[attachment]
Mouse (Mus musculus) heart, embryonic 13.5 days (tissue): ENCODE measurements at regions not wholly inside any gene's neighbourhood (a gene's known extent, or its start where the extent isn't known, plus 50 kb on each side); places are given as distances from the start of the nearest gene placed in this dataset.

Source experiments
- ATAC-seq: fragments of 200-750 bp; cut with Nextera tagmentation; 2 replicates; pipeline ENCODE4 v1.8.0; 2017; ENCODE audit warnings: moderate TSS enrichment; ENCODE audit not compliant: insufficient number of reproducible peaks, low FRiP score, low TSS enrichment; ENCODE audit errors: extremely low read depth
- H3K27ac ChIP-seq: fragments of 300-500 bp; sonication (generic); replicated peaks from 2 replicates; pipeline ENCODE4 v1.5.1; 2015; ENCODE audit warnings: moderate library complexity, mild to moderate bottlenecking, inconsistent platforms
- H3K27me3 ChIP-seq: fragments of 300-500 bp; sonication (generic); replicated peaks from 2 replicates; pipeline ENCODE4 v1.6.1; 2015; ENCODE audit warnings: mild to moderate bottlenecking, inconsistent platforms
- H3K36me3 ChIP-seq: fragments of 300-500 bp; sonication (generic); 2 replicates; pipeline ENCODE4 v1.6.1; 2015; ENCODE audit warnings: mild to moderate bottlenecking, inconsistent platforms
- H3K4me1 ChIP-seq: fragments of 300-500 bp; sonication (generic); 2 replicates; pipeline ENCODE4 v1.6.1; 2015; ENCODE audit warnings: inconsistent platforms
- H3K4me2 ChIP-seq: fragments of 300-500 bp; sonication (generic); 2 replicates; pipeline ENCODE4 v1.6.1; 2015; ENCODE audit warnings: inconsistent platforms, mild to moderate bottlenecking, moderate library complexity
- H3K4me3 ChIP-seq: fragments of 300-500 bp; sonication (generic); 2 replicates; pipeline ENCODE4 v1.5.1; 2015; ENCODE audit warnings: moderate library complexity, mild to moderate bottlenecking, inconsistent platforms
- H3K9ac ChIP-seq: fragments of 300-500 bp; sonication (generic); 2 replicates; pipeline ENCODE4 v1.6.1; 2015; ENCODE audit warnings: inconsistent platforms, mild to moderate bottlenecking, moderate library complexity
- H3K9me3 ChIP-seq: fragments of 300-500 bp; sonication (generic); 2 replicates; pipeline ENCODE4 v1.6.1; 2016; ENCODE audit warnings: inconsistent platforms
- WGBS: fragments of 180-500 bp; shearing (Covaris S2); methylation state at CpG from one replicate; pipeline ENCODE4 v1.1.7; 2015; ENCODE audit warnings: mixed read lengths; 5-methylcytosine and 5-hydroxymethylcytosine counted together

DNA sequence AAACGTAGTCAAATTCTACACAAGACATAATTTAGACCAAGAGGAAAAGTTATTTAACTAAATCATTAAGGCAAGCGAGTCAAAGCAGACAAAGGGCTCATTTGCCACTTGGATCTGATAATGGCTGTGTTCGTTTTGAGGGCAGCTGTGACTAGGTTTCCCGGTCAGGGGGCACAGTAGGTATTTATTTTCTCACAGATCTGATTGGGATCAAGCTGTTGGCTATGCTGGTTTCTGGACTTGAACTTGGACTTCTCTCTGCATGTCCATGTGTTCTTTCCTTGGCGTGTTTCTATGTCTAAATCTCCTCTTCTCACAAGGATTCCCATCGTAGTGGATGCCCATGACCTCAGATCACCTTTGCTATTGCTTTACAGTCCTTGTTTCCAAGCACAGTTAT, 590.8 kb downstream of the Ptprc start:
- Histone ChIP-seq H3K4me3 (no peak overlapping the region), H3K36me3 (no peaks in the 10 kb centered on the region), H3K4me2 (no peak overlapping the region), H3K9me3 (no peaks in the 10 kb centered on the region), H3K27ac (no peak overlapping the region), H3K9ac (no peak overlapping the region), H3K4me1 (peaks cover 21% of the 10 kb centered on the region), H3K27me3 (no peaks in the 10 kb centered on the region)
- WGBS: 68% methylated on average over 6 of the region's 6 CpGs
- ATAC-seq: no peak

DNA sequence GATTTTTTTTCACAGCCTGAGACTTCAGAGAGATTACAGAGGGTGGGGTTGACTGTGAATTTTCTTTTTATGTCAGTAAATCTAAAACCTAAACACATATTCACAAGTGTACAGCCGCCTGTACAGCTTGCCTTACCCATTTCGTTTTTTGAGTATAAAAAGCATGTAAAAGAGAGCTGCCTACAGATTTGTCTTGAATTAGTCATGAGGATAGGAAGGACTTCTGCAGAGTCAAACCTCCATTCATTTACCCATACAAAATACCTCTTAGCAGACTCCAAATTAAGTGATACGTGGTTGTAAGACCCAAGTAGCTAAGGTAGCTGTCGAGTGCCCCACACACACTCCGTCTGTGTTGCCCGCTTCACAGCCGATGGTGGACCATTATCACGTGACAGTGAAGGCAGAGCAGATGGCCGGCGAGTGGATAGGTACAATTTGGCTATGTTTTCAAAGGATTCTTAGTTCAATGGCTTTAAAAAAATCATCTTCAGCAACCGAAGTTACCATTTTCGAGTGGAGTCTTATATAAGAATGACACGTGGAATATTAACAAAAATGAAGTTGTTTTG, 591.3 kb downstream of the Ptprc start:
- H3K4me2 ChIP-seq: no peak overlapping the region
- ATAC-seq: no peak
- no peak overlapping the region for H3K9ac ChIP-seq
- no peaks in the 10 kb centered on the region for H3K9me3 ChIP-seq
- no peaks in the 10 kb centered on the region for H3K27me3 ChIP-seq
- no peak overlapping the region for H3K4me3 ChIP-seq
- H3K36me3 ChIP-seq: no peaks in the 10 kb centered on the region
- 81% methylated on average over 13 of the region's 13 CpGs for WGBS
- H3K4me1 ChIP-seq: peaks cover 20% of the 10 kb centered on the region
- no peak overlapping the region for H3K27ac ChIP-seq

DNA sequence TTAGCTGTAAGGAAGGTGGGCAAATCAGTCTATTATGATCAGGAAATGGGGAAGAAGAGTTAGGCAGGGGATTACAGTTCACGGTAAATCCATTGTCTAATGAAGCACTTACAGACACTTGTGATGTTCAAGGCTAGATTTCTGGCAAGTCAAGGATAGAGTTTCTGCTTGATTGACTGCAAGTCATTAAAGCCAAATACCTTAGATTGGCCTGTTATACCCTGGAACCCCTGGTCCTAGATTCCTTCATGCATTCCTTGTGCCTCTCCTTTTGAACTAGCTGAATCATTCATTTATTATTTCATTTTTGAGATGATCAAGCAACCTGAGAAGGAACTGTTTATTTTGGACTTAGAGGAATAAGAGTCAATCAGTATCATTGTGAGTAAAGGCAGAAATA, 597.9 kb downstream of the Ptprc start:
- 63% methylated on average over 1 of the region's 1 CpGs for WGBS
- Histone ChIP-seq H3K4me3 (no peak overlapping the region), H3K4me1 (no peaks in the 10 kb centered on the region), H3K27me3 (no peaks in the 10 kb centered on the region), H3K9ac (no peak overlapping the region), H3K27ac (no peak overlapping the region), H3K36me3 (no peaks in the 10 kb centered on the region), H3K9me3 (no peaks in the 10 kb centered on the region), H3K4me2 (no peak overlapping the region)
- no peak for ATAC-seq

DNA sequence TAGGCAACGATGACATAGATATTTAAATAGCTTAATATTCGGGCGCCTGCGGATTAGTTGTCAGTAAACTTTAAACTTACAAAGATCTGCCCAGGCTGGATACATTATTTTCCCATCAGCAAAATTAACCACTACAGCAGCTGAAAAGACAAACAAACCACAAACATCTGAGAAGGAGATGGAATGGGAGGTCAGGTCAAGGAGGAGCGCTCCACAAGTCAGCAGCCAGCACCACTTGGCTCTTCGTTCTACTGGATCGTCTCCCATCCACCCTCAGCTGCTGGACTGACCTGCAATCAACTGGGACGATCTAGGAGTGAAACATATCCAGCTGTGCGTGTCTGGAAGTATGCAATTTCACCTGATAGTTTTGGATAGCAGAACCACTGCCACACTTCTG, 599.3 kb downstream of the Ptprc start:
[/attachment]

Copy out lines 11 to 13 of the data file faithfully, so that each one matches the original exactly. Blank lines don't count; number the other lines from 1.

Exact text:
- H3K9me3 ChIP-seq: fragments of 300-500 bp; sonication (generic); 2 replicates; pipeline ENCODE4 v1.6.1; 2016; ENCODE audit warnings: inconsistent platforms
- WGBS: fragments of 180-500 bp; shearing (Covaris S2); methylation state at CpG from one replicate; pipeline ENCODE4 v1.1.7; 2015; ENCODE audit warnings: mixed read lengths; 5-methylcytosine and 5-hydroxymethylcytosine counted together

DNA sequence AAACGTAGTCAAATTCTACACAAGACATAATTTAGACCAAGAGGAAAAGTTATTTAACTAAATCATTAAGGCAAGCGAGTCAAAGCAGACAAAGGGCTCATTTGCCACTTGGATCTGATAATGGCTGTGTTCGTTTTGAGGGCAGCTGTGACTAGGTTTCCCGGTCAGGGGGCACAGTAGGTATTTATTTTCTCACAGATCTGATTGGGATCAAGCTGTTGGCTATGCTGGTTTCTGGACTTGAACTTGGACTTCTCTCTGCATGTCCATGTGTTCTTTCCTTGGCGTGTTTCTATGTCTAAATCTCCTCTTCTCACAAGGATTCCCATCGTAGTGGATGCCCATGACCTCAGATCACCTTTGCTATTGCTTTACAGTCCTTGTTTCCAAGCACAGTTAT, 590.8 kb downstream of the Ptprc start: